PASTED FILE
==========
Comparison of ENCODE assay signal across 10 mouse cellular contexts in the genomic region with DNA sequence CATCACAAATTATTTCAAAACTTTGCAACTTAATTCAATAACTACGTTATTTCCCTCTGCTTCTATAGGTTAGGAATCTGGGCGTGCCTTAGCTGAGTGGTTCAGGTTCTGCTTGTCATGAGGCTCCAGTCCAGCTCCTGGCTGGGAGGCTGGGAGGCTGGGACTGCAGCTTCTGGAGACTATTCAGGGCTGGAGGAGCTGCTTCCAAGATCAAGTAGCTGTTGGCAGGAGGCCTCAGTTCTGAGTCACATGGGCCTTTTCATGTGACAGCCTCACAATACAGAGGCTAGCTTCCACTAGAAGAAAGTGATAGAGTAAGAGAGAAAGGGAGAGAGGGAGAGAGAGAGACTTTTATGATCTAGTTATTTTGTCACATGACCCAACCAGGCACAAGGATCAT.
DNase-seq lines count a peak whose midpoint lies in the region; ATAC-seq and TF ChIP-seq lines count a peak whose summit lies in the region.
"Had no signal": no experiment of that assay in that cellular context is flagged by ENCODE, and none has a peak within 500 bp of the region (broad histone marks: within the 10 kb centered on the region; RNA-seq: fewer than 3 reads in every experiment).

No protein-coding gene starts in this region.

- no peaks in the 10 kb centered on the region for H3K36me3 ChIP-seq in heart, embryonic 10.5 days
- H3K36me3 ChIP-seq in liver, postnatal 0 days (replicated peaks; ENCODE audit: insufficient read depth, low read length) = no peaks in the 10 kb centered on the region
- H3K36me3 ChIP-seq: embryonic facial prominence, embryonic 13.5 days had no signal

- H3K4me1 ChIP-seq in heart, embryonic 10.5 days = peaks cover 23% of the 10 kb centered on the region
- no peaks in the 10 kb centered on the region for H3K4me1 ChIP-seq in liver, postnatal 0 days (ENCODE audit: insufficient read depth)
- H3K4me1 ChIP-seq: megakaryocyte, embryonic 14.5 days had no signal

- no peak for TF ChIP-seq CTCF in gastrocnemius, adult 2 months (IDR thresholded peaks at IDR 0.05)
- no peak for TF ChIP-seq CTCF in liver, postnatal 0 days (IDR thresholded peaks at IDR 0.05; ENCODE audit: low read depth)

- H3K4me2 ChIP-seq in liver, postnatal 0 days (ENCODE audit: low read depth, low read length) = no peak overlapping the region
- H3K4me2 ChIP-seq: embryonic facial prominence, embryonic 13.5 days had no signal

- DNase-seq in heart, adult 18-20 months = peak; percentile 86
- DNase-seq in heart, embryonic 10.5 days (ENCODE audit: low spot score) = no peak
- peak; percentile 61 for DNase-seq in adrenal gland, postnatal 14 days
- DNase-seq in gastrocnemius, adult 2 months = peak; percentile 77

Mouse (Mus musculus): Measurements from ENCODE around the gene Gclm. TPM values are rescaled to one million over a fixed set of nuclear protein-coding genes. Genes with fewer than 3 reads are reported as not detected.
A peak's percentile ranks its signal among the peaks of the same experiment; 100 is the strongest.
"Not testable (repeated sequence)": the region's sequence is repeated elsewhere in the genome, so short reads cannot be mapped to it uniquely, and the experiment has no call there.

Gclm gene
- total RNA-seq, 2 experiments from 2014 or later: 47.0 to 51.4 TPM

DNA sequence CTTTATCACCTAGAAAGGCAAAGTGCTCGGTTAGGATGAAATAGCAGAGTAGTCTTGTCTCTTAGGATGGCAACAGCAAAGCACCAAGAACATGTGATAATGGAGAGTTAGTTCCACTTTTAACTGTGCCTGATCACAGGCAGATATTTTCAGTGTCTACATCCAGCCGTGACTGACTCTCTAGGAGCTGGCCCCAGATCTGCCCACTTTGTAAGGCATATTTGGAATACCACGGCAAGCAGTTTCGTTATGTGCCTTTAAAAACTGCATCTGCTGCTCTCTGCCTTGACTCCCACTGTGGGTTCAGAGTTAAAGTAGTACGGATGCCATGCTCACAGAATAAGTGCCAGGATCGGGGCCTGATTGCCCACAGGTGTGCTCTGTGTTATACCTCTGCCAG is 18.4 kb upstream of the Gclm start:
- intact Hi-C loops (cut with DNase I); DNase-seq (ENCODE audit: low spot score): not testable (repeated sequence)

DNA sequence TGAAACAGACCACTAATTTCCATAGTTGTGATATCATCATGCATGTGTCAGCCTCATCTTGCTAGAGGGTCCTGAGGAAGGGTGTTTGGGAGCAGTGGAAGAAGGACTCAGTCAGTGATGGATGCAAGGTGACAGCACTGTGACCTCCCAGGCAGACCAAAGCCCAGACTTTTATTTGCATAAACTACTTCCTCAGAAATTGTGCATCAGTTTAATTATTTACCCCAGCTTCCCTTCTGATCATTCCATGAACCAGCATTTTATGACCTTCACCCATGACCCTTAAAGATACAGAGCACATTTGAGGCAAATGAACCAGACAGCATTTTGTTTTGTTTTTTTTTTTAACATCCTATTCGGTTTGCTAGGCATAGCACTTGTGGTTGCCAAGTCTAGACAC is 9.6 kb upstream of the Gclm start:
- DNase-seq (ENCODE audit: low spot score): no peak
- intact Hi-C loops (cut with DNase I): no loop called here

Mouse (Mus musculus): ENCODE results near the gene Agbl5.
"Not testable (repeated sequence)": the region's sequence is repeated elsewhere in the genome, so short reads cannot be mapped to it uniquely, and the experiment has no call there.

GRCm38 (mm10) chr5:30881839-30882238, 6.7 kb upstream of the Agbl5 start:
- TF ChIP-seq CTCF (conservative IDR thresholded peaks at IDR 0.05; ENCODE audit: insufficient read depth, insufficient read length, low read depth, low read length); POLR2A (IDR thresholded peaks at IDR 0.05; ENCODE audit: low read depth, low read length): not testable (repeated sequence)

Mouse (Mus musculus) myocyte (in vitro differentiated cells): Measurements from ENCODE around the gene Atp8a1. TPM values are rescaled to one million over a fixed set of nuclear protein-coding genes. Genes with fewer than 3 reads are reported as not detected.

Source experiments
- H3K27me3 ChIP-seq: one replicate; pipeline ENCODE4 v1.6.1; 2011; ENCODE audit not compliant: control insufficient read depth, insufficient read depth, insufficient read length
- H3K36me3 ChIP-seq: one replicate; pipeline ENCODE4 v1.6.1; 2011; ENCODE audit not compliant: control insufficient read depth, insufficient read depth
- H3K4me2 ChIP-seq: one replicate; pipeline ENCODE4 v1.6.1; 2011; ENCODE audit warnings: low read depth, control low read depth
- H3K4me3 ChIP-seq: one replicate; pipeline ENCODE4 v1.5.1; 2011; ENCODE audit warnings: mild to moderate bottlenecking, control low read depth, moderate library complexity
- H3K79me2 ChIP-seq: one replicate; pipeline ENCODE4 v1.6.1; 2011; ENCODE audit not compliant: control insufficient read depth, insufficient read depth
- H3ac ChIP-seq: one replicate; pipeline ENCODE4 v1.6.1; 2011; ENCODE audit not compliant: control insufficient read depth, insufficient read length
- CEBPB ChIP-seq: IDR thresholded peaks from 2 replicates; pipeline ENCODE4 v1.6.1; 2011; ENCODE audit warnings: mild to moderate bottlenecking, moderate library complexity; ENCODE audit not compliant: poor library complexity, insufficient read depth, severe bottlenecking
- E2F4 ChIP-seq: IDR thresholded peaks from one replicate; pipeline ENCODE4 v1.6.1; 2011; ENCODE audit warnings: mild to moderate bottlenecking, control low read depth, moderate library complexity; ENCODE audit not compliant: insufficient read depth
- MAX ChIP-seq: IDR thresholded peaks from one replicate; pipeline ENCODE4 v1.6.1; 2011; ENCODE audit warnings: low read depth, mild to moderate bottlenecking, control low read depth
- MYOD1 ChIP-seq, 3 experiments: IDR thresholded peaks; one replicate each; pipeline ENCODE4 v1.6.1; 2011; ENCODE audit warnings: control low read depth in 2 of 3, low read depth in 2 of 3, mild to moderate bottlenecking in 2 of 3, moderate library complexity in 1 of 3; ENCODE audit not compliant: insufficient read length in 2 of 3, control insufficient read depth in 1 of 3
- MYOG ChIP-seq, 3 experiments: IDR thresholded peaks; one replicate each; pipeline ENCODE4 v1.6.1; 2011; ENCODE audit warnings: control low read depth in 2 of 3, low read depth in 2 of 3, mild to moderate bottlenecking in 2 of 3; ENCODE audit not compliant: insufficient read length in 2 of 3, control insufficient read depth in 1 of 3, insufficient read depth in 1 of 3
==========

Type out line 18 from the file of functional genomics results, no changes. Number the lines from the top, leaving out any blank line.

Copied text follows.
- DNase-seq in gastrocnemius, adult 2 months = peak; percentile 77